Thank you so much, David. Readers, The Priority List is out now, and you can continue to follow David's journey on Facebook.
(Author photo by Chris Granger)
Calling all BookPage readers: We want to hear from you! What types of books do you most enjoy reading? What is your favorite section of BookPage? What would you like to see more of in our issues or online? We've created a brief reader survey so that you can share your reading preferences and, in doing so, help us make BookPage better for you.
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*12 monthly mailings of 4 or 5 books selected by BookPage editors in the genre of the winner's choice
• Free eBooks alert: The Getty Museum has just launched a virtual library, where you can browse and even download more than 250 art books for free! Now there's no excuse not to know the difference between a Manet and a Monet.
• Is there a famous literary bar near you? Check out BuzzFeed's collection of historic watering holes frequented by infamous writers, including Vesuvio (right), where I've tippled many-a-beverage myself.
• So cool: It's six 16th-century books in one!
• If you're feeling a little weary of work, check out this article on Publishers Weekly that features 10 of the worst jobs in books. You'll likely feel a renewed sense of appreciation for the fact that your line of work doesn't involve being a queen, a concubine or a clone.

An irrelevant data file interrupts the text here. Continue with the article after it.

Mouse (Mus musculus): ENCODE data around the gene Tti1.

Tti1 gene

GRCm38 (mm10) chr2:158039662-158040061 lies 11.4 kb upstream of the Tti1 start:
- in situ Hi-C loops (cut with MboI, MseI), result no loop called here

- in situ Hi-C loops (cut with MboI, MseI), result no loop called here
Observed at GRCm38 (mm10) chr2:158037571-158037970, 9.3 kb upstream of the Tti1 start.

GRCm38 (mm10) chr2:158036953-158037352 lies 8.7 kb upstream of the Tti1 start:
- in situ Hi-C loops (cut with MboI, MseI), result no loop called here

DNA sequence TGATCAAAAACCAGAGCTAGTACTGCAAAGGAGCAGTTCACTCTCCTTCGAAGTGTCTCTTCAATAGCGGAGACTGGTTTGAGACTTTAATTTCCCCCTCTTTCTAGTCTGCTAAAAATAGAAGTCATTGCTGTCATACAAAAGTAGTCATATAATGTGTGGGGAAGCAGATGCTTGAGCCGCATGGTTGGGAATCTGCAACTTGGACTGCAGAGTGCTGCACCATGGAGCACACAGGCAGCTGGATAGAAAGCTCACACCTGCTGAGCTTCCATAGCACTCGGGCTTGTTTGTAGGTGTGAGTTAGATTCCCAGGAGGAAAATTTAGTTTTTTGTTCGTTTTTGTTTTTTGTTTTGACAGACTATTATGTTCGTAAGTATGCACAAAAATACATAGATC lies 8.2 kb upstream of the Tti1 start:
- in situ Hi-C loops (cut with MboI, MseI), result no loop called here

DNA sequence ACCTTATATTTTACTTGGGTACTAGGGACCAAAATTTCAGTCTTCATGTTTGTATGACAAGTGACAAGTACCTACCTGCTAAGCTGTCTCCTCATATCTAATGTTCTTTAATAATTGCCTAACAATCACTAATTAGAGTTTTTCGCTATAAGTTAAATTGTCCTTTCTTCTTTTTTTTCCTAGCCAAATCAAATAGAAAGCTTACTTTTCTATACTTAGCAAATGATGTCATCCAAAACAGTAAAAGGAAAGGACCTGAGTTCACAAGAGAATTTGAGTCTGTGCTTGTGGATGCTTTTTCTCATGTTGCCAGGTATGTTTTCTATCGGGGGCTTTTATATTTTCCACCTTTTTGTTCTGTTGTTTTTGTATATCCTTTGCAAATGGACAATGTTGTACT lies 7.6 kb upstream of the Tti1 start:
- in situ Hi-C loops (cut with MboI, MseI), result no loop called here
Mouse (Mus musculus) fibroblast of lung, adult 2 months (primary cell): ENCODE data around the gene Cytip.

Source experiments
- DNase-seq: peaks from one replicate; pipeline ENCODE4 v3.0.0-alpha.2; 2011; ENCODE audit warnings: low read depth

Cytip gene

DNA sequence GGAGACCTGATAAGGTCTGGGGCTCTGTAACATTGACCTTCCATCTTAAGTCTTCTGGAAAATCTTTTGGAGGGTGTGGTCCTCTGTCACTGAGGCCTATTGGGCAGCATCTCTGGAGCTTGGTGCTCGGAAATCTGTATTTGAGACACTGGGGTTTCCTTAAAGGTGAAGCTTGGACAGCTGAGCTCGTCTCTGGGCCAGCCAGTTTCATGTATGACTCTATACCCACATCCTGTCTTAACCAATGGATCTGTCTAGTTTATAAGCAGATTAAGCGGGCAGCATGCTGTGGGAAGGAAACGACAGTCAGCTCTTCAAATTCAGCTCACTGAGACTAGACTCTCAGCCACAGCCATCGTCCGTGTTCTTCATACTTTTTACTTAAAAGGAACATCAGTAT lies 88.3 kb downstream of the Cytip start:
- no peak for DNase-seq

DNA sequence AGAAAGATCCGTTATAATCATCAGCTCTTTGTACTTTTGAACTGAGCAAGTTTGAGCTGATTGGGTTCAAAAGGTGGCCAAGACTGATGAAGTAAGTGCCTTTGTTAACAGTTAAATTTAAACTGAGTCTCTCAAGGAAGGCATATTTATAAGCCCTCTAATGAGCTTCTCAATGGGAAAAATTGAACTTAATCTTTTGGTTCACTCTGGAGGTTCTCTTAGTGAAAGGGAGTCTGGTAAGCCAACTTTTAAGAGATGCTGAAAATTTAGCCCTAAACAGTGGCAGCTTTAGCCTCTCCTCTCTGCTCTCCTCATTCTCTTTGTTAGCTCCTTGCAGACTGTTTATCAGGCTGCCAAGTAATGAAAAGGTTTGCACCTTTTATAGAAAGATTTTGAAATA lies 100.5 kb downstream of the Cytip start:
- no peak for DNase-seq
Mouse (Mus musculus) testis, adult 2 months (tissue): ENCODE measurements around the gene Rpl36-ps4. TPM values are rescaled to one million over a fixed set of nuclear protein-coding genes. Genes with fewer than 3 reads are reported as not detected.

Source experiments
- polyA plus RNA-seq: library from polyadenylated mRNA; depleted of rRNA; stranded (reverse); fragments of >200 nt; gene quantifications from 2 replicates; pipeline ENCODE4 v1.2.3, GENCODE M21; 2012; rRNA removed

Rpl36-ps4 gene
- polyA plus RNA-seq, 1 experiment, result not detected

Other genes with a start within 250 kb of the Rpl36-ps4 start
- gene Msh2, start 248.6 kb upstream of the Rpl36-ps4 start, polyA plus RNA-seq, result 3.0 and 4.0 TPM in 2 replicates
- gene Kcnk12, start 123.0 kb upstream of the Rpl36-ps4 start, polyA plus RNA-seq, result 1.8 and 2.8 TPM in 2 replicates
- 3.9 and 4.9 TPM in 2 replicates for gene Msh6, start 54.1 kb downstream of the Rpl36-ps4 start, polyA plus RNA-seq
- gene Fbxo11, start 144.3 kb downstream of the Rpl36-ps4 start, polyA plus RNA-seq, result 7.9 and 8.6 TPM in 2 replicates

With February right around the corner, let's take a look at the February LibraryReads list, which features 10 books coming out next month that librarians across the country are the most excited about sharing with their patrons.
Topping the list is Red Rising by Pierce Brown, which Cindy Stevens of the Pioneer Library System in Norman, Oklahoma, proclaims as "the next great read for those who loved The Hunger Games."
While the list offers up lots of suspenseful thrillers to curl up with by the fire—The Winter People by Jennifer McMahon (our Top Pick in fiction for February!) and The Ghost of the Mary Celeste by Valerie Martin, among them—it also features much-anticipated new novels from best-selling authors Matthew Quick and Wiley Cash. See the full list right here.
What do you think, readers? Any of the books going straight to the top of your TBR list?
Careless People: Murder, Mayhem, and the Invention of The Great Gatsby
by Sarah Churchwell
Penguin Press • $29.95 • ISBN 9781594204746
On sale January 23, 2014